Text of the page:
Terminator: The Sarah Connor Chronicles – music by Bear McCreary

Terminator: The Sarah Connor ChroniclesSince making a splash in the film music scene with his distinctive music for the new Battlestar Galactica, Bear McCreary has earned not only acclaim, but a very busy schedule on the scoring stage. In addition to direct-to-DVD horror movies like the Rest Stop series, McCreary has also taken over the musical duties on Sci-Fi’s Eureka, and in each case, he’s done so in such a way that the results don’t scream “This is the guy who does the music for Battlestar Galactica” – and really, that’s a good thing. That’s the sort of diverse talent that keeps composers employed.

For those wishing that there was more music in the same vein as Galactica’s percussive moodiness, though, Terminator: The Sarah Connor Chronicles fits the bill. The series itself kicked off with the same kind of world-weary hope-in-the-face-of-a-fatalistic-future tone that Galactica has carried throughout its run, but let’s face it, it’s almost certain that Galactica’s wall-of-percussion action scenes are what landed McCreary this job. The Sarah Connor Chronicles utilizes plenty of metallic percussion, though often sampled and processed heavily – appropriate for a show that deals with robotic assassins from the future.

Galactica fans will also find this show’s use of a small string ensemble familiar, appearing at several points in the soundtrack to deliver low-key, almost mournful moments in stark contrast to the pounding percussion. Both elements come together in the show’s end title theme, with an effect that’s equal parts apocalyptic and Celtic. Unlike the main title theme, which is heavy on percussion and light on melody, the end titles are based on “Sarah Connor’s Theme” (heard in full on track 3).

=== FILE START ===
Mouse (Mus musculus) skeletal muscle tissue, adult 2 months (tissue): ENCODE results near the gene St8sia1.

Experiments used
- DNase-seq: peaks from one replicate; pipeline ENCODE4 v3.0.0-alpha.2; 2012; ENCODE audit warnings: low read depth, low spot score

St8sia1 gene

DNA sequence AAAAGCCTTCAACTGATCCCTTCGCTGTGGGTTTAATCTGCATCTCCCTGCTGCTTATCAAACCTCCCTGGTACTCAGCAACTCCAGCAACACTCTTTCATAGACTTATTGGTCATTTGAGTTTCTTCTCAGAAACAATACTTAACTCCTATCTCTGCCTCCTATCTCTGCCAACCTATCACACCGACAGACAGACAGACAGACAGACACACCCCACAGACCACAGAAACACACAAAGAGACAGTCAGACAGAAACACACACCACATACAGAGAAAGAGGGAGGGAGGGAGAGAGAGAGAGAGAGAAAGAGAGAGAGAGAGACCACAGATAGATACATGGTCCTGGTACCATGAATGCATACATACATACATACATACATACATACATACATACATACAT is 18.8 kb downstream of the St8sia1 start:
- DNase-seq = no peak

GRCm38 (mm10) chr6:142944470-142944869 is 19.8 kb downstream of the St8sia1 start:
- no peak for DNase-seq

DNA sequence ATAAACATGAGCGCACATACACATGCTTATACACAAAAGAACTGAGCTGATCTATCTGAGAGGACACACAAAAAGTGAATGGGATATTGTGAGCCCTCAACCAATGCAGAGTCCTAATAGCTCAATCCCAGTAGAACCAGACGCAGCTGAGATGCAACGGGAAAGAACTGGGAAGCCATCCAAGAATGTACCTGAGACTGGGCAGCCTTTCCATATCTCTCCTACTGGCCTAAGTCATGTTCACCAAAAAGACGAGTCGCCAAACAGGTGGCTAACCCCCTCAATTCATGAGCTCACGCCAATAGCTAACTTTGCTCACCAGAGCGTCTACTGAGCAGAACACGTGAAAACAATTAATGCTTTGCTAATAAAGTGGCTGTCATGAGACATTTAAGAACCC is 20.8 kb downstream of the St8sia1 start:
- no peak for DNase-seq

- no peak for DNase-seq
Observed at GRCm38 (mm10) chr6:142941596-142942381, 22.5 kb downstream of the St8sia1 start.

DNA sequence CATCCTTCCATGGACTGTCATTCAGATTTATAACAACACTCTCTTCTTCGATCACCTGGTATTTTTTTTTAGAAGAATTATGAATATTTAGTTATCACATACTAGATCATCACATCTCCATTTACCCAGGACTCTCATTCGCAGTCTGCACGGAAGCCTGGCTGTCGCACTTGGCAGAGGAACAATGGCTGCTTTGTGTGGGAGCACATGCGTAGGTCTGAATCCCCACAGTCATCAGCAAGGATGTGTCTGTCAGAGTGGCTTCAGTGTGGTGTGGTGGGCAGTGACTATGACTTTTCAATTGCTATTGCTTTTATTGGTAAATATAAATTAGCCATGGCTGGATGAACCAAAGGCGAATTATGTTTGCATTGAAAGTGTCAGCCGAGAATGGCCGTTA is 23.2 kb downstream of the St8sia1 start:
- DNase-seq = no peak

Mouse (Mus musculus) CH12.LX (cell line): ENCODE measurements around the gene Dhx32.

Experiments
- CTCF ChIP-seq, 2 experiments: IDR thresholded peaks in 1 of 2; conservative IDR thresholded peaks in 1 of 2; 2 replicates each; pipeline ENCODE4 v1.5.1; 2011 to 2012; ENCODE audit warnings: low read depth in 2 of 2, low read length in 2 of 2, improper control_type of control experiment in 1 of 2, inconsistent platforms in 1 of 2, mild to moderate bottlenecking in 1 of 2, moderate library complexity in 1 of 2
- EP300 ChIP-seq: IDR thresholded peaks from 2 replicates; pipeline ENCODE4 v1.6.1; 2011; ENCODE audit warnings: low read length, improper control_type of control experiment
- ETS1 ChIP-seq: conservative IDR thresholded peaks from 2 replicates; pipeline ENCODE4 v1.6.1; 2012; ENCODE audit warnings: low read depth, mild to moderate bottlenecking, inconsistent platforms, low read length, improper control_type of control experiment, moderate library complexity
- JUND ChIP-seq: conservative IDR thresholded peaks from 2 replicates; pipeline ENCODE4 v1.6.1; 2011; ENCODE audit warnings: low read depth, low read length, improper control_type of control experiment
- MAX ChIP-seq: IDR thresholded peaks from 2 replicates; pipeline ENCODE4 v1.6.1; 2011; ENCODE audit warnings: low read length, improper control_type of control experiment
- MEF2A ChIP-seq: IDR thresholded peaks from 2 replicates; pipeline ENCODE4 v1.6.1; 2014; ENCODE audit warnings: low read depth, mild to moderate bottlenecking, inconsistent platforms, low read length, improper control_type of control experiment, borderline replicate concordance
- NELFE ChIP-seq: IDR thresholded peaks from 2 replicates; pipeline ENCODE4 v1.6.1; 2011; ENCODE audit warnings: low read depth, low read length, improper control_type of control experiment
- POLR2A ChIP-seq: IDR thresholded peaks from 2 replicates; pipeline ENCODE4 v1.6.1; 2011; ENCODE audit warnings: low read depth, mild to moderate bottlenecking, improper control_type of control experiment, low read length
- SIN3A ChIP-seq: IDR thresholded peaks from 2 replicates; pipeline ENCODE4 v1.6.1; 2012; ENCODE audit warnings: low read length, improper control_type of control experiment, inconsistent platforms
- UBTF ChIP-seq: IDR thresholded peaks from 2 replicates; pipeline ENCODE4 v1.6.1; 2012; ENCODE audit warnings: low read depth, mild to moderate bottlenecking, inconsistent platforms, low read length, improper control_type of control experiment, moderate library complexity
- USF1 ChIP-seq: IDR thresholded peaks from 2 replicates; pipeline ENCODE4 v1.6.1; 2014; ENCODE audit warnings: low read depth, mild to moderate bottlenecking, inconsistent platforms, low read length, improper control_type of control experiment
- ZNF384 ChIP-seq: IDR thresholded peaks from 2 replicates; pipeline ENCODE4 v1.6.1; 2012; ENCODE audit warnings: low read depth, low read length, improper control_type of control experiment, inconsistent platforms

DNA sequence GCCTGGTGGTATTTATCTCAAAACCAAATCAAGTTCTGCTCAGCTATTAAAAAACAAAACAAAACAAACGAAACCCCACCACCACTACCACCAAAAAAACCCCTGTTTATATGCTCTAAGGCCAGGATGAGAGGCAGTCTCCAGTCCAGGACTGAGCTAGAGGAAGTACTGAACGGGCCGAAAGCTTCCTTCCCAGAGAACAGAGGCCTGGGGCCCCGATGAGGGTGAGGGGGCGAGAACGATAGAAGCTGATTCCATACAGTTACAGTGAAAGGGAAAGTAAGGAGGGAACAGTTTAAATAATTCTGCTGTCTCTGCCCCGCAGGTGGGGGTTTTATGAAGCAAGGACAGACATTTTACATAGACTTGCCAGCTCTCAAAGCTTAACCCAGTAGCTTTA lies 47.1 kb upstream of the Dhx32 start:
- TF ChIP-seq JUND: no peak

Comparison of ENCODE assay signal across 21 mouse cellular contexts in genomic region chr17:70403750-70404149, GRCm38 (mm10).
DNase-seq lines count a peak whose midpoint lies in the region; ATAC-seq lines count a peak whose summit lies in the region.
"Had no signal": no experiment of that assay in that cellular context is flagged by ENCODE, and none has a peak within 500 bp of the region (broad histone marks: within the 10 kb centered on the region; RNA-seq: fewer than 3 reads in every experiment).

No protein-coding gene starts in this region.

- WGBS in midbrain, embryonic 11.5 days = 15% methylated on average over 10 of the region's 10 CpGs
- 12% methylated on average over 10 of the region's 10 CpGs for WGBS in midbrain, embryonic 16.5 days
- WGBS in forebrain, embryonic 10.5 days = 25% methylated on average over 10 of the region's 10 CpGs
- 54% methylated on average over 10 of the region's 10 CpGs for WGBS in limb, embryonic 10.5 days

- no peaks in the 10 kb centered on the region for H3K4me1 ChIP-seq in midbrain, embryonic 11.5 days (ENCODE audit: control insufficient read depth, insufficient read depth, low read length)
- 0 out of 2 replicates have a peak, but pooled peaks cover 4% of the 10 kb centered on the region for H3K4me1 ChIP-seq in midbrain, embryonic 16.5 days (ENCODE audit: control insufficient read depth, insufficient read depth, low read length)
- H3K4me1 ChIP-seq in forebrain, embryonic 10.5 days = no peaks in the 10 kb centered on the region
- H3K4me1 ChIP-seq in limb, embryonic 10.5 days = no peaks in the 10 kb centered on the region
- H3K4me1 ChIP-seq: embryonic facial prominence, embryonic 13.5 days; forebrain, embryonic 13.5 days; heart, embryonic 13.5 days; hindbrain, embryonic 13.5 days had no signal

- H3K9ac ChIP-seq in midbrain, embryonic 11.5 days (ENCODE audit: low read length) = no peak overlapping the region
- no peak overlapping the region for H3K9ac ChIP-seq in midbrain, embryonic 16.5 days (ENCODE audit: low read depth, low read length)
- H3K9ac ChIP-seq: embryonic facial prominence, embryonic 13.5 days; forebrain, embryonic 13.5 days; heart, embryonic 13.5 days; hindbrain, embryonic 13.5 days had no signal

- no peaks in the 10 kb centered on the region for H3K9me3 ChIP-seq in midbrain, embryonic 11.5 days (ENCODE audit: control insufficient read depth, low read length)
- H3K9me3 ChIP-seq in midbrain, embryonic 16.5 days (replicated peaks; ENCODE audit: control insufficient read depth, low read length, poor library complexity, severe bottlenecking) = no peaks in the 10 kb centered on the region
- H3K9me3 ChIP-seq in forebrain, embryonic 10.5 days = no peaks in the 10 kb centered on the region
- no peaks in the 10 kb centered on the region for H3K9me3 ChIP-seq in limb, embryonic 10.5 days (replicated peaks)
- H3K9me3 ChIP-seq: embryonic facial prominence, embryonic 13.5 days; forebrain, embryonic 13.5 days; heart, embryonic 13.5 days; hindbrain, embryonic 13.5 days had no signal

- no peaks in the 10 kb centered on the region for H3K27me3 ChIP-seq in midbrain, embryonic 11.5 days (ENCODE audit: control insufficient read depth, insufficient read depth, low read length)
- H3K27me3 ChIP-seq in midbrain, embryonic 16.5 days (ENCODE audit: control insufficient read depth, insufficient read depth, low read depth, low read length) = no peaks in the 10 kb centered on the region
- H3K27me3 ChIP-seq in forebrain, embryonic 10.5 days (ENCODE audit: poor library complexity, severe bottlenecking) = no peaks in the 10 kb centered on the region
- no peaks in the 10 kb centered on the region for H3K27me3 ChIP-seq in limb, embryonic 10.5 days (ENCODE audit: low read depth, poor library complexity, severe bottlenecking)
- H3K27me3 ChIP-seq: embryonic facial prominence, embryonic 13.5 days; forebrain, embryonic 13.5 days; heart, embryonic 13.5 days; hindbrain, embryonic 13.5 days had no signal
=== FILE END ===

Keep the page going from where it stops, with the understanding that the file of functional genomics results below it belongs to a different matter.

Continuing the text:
On the opposite end of the spectrum from that theme, there’s the busy, almost Art Of Noise-like “Motorcycle Robot Chase”, loaded with scraping metal percussion, stuttering electronic sting notes, and just plain noise. Needless to say, this track goes nuts in a way that wouldn’t fit on Galactica – it’s uniquely Sarah Connor Chronicles, and easily the busiest track on the entire album by miles.

Two songs are included, “Samson And Delilah” (performed by Shirley Manson of Garbage, who joined the cast as part of a rethink of the show’s format in season two), and the raucous “Ain’t We Famous”, performed by Brendan McCreary and his band (also responsible for some of Galactica’s more mainstream musical moments, such as “All Along The Watchtower”). “Samson And Delilah” didn’t really strike me as radically different from anything I’ve heard from Ms. Manson before, but “Ain’t We Famous” is a fun, rockin’ number that stands up to repeat listening better. An homage to Carl Stalling – about the last thing I expected to hear here – is included as well (“Atomic Al’s Merry Melody”).

4 out of 4I’m going to fess up that I’m not a huge fan of the show itself, but its music is certainly worthy of attention. Fans of Battlestar Galactica’s music will enjoy this one, whether they’ve followed the series or not, because it’s on very familiar ground (and yet slightly different) musically. This’ll tide you over until the next Galactica soundtrack quite nicely.

Order this CD

  1. Samson And Delilah (4:58)
  2. Terminator: The Sarah Connor Chronicles Main Titles (0:45)
  3. Sarah Connor’s Theme (3:17)
  4. Cromartie In The Hospital (1:10)
  5. Andy Goode’s Turk (3:11)
  6. Central America (1:34)
  7. John And Riley (2:27)
  8. Derek Reese (2:53)
  9. Ain’t We Famous (3:36)
  10. Motorcycle Robot Chase (2:50)
  11. The Hand Of God (3:10)
  12. Prisoners Of War (6:26)
  13. Miles Dyson’s Grave (2:43)
  14. Atomic Al’s Merry Melody (1:23)
  15. The Reese Boys (1:41)
  16. Removing Cameron’s Chip (3:15)
  17. Ellison Spared (2:23)
  18. I Love You (2:30)
  19. Catherine Weaver (2:05)
  20. Derek’s Mission (1:47)
  21. There’s A Storm Coming (3:02)
  22. Highway Battle (3:58)
  23. Perfect Creatures (2:15)
  24. Terminator: The Sarah Connor Chronicles End Titles (0:35)

Released by: La-La Land Records
Release date: 2008
Total running time: 63:54